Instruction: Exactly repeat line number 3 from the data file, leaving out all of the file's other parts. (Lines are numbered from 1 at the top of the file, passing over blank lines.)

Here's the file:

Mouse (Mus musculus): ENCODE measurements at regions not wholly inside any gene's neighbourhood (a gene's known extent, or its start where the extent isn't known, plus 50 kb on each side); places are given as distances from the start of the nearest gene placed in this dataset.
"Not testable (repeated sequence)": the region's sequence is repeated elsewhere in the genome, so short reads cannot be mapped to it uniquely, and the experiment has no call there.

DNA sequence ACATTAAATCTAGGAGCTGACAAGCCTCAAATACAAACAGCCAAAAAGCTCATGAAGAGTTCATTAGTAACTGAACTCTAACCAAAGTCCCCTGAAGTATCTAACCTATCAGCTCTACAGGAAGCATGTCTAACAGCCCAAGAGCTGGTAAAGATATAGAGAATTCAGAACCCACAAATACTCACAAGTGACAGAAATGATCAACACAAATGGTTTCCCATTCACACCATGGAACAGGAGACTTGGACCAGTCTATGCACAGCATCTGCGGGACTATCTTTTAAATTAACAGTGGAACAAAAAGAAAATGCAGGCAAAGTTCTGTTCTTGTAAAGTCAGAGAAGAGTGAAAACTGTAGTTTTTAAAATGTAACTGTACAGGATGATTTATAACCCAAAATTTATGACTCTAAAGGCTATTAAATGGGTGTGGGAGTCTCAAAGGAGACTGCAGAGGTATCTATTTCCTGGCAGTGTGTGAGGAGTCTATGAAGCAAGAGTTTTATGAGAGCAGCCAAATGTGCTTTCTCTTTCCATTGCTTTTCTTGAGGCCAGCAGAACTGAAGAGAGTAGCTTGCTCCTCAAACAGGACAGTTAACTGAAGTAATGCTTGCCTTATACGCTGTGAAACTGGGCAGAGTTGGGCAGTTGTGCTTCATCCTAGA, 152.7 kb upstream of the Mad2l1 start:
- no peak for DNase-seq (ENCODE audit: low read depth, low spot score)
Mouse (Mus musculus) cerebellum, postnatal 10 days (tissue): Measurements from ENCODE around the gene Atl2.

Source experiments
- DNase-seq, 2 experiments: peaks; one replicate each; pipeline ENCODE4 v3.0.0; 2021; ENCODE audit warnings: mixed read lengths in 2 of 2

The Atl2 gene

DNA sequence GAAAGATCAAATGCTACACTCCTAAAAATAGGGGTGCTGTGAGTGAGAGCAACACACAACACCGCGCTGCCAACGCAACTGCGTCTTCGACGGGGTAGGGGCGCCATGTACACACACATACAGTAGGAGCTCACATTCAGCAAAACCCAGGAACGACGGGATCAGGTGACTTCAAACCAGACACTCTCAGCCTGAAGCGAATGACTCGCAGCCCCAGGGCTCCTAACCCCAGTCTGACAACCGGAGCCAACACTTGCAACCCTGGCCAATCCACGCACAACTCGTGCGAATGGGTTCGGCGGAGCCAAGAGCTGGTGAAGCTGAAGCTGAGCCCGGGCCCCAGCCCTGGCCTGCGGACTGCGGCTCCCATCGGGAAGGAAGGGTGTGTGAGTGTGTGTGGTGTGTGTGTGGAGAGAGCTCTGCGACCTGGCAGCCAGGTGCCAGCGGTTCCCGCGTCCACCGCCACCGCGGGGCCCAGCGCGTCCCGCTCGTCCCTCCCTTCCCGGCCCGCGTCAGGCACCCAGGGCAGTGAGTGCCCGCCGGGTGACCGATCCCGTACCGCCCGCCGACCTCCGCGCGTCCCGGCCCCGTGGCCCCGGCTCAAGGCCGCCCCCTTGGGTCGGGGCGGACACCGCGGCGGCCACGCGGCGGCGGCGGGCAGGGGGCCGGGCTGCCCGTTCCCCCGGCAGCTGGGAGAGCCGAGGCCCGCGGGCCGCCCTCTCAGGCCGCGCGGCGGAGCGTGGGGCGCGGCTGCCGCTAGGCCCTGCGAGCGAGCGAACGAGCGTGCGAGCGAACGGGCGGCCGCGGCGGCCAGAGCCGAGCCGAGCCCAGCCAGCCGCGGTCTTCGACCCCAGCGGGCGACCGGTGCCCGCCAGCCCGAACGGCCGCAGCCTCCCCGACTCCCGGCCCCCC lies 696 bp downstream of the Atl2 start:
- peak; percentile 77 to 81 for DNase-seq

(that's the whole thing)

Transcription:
DNA sequence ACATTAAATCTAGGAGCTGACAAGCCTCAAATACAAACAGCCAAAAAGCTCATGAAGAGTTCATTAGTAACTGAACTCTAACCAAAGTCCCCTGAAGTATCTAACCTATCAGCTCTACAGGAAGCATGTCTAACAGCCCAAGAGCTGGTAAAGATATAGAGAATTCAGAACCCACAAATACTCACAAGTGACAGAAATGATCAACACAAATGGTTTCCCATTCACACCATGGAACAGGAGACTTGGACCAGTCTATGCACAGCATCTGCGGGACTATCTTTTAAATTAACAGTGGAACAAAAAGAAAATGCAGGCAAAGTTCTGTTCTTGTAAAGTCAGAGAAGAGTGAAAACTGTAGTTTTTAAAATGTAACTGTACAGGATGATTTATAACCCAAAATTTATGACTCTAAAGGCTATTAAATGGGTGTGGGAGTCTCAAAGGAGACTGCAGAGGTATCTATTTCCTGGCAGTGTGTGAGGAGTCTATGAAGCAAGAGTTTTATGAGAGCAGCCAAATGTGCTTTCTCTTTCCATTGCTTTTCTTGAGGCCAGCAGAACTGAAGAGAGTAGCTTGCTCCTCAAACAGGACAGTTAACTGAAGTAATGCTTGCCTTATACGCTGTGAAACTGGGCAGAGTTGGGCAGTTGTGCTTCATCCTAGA, 152.7 kb upstream of the Mad2l1 start: